Confused about the latest disconnect between reality and propaganda, this time affecting the (foreclosure-stuffed) housing "recovery" which has become the only upside that the bulls can point to when demonstrating the effectiveness of QE now that the latest attempt at economic recovery has failed miserably both in the US and globally? Gluskin Sheff's David Rosenberg is here to clear any confusion.
The sputtering housing recovery
The 14% slide in the S&P 500 Homebuilding index from the March cycle highs may be telling US not to hold our breath over a near-term turnaround, either (the group is actually no higher now than it was in mid-October1). And the housing indicators are part of a bigger picture of a sharp slowing in the pace of overall economic activity. Consider that three months ago, 65% of the incoming economic data were coming in better than consensus views. Two months ego, that share of 'beats" came down to 47%. And in the past month, the share of economic data surprising the consensus to the high side has fallen to a mere 36%.
- Household employment (-206k in March. the steepest decline in well over a year).
- Real retail sales (-0.3% in March, down for the second time in three months).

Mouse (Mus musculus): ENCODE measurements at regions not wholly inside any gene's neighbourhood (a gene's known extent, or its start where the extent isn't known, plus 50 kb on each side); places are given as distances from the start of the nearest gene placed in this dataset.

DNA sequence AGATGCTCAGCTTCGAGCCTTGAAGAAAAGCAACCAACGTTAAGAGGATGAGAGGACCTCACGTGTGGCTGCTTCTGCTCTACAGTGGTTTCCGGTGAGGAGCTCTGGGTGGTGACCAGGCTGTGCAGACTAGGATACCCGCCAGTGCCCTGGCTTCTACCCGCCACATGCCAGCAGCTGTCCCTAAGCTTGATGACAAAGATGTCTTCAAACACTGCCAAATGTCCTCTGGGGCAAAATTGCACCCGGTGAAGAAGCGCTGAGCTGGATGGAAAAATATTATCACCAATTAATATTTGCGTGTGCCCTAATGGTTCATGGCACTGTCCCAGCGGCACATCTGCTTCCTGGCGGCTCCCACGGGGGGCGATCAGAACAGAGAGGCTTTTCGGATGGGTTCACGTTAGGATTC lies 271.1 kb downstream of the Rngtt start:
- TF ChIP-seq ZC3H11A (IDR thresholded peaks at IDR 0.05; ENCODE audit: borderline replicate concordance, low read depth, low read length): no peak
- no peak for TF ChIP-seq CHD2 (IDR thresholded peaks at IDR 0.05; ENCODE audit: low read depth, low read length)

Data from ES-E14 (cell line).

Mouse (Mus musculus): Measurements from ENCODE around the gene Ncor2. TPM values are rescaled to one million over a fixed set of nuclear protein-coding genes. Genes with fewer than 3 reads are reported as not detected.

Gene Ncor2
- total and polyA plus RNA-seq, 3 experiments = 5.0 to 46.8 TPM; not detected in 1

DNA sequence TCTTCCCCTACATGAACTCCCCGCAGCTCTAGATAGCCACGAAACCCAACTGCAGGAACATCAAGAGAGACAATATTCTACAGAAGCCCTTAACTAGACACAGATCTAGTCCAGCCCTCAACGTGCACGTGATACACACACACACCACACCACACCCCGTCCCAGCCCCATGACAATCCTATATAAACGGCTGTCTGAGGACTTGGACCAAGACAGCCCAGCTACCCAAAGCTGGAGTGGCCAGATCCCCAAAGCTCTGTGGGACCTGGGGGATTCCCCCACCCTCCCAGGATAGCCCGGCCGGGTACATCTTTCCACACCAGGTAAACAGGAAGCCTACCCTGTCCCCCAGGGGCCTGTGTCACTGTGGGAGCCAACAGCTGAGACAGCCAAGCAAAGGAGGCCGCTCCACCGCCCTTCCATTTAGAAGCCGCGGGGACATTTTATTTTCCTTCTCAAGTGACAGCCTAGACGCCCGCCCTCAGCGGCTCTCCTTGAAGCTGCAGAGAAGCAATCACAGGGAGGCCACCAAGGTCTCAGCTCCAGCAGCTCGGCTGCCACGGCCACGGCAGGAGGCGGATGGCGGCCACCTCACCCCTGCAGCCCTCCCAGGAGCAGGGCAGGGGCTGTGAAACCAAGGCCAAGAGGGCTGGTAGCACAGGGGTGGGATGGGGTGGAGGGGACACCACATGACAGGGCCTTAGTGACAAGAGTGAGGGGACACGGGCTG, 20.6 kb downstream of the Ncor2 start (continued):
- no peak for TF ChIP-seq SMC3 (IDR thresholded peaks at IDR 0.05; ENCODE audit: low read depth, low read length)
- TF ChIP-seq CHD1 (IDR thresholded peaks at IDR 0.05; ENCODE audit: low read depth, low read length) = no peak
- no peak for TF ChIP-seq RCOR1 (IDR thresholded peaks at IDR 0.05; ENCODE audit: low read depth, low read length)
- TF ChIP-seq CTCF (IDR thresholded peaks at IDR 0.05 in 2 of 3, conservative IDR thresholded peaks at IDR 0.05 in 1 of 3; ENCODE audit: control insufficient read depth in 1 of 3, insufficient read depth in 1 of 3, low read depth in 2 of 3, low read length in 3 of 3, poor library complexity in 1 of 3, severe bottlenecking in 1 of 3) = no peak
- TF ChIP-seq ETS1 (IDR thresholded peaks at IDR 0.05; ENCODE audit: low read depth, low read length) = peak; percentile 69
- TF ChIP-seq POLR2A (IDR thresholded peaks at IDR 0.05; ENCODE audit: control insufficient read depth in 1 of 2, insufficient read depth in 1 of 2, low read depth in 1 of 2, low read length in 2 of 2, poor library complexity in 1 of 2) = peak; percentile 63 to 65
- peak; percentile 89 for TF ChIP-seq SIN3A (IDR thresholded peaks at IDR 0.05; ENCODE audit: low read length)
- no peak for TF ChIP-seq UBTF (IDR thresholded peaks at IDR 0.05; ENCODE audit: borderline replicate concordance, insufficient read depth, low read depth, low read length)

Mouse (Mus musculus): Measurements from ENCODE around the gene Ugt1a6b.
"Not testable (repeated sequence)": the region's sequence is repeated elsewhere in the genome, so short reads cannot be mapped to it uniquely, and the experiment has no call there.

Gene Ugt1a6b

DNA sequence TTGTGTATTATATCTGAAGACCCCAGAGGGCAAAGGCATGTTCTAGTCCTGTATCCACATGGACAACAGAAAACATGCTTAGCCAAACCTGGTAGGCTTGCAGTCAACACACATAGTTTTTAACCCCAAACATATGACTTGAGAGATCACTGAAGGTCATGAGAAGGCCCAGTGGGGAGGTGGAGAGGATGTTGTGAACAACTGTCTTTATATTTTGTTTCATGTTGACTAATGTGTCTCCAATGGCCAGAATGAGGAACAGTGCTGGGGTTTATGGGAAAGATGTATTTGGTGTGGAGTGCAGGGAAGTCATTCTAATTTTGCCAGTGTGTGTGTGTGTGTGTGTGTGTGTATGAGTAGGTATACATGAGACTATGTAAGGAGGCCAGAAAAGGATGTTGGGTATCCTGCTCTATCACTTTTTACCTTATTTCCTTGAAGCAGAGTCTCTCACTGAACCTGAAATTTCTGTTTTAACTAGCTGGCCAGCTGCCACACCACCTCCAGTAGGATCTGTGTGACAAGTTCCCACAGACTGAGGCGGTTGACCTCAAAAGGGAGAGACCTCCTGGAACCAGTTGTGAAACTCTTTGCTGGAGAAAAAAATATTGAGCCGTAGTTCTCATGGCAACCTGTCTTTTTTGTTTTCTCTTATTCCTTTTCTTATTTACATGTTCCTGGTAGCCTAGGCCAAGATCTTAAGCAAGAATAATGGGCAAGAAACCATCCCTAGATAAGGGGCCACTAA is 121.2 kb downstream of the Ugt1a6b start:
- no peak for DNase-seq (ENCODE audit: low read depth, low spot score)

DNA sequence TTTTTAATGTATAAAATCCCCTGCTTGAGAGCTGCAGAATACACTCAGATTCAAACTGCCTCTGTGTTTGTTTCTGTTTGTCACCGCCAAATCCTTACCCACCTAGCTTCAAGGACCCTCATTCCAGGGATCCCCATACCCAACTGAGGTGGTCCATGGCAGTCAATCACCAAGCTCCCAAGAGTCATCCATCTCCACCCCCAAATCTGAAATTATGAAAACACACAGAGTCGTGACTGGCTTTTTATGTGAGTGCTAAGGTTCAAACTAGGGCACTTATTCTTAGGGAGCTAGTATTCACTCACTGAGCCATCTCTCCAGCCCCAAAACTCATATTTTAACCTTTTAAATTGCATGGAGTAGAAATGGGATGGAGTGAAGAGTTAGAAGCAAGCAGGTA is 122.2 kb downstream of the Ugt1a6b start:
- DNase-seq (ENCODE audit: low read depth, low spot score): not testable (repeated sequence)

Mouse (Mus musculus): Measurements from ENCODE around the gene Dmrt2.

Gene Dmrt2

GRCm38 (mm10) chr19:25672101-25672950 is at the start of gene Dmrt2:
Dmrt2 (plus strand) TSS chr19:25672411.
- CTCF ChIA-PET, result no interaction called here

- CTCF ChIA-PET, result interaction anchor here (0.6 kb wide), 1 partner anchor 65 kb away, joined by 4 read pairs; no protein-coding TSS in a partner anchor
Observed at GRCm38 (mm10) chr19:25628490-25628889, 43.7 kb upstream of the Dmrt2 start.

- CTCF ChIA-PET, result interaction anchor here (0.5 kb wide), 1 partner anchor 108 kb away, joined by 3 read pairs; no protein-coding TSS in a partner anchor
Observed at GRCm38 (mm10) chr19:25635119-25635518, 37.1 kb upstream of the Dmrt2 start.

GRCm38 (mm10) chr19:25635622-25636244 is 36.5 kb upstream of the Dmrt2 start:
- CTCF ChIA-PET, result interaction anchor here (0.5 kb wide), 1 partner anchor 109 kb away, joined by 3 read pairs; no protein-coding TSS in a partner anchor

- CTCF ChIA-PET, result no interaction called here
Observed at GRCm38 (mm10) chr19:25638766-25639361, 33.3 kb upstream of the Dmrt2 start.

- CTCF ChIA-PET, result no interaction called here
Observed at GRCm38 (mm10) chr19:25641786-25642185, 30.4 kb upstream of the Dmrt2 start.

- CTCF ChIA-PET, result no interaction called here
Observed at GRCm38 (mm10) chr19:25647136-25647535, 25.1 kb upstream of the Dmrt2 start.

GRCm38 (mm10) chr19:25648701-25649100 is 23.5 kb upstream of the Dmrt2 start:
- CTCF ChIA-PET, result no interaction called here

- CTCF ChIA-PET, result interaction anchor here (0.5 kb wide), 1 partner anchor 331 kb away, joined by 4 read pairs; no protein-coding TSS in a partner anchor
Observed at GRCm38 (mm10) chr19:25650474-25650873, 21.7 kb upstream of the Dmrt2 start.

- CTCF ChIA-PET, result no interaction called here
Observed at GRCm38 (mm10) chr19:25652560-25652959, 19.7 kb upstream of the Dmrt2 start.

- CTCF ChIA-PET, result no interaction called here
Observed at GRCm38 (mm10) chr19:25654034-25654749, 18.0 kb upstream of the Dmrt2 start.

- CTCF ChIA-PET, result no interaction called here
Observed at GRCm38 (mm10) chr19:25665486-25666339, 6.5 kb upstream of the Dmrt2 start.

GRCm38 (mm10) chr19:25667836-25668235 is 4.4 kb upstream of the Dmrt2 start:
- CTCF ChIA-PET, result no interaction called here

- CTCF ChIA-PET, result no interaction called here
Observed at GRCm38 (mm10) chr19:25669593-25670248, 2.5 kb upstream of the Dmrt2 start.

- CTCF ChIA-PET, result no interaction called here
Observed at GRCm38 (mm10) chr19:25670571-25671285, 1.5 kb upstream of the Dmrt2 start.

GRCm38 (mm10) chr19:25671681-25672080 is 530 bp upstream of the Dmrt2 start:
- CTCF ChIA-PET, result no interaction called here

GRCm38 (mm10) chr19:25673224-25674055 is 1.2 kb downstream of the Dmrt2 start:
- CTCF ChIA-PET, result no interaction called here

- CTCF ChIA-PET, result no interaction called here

- Manufacturing production (-0.1% and also down in two of the past three months).
- Core capex orders (-3.2% in February, and again, down in two of the past three months).
- Single-family housing starts (-4.8% in March and negative for two of the past three months as well.
- New home sales (-4.6% in February).
- Philly Fed for April down to 1.3 from 2.0.
- NY Fed Empire manufacturing index down to 3_05 from 9.24.
- NAHB Housing Market index down to a six-month low of 42 in April from 44.
- Conference Board consumer confidence index down to 59.7 in March from 88.
- University of Michigan consumer sentiment down to 72.3 for April from 78.6, the lowest in over a year.
- Conference Board leading indicators down 0.1% in March, first decline in seven months.
Source: Gluskin Sheff